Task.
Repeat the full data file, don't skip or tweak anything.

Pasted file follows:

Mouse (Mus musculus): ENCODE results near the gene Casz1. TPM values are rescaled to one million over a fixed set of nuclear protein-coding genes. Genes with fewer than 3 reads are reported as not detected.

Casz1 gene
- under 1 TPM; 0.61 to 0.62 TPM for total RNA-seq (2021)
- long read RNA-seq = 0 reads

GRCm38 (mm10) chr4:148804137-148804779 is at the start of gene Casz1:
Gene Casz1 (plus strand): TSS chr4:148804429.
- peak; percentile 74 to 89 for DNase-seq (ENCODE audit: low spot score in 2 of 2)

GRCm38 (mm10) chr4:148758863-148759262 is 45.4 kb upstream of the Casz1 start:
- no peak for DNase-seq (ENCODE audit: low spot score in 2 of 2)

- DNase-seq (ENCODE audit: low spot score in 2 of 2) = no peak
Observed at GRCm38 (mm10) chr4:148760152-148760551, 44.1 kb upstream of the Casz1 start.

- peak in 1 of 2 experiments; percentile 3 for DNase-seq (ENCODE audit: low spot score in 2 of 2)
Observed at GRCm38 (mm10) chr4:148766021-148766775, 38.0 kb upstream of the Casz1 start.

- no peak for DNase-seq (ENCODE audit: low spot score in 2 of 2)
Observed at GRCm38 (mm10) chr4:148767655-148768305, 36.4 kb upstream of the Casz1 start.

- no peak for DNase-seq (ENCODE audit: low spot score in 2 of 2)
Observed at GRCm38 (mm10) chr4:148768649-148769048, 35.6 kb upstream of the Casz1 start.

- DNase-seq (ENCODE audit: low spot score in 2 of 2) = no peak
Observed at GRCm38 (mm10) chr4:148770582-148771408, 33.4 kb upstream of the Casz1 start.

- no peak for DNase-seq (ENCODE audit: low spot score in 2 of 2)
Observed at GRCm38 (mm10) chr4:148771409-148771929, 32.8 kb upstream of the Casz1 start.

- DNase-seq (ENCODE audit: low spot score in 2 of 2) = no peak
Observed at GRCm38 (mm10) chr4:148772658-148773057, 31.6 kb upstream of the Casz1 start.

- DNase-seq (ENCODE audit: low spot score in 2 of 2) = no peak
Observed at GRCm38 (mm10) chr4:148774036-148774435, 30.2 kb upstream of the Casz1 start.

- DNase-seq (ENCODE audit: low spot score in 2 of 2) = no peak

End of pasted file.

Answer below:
Mouse (Mus musculus): ENCODE results near the gene Casz1. TPM values are rescaled to one million over a fixed set of nuclear protein-coding genes. Genes with fewer than 3 reads are reported as not detected.

Casz1 gene
- under 1 TPM; 0.61 to 0.62 TPM for total RNA-seq (2021)
- long read RNA-seq = 0 reads

GRCm38 (mm10) chr4:148804137-148804779 is at the start of gene Casz1:
Gene Casz1 (plus strand): TSS chr4:148804429.
- peak; percentile 74 to 89 for DNase-seq (ENCODE audit: low spot score in 2 of 2)

GRCm38 (mm10) chr4:148758863-148759262 is 45.4 kb upstream of the Casz1 start:
- no peak for DNase-seq (ENCODE audit: low spot score in 2 of 2)

- DNase-seq (ENCODE audit: low spot score in 2 of 2) = no peak
Observed at GRCm38 (mm10) chr4:148760152-148760551, 44.1 kb upstream of the Casz1 start.

- peak in 1 of 2 experiments; percentile 3 for DNase-seq (ENCODE audit: low spot score in 2 of 2)
Observed at GRCm38 (mm10) chr4:148766021-148766775, 38.0 kb upstream of the Casz1 start.

- no peak for DNase-seq (ENCODE audit: low spot score in 2 of 2)
Observed at GRCm38 (mm10) chr4:148767655-148768305, 36.4 kb upstream of the Casz1 start.

- no peak for DNase-seq (ENCODE audit: low spot score in 2 of 2)
Observed at GRCm38 (mm10) chr4:148768649-148769048, 35.6 kb upstream of the Casz1 start.

- DNase-seq (ENCODE audit: low spot score in 2 of 2) = no peak
Observed at GRCm38 (mm10) chr4:148770582-148771408, 33.4 kb upstream of the Casz1 start.

- no peak for DNase-seq (ENCODE audit: low spot score in 2 of 2)
Observed at GRCm38 (mm10) chr4:148771409-148771929, 32.8 kb upstream of the Casz1 start.

- DNase-seq (ENCODE audit: low spot score in 2 of 2) = no peak
Observed at GRCm38 (mm10) chr4:148772658-148773057, 31.6 kb upstream of the Casz1 start.

- DNase-seq (ENCODE audit: low spot score in 2 of 2) = no peak
Observed at GRCm38 (mm10) chr4:148774036-148774435, 30.2 kb upstream of the Casz1 start.

- DNase-seq (ENCODE audit: low spot score in 2 of 2) = no peak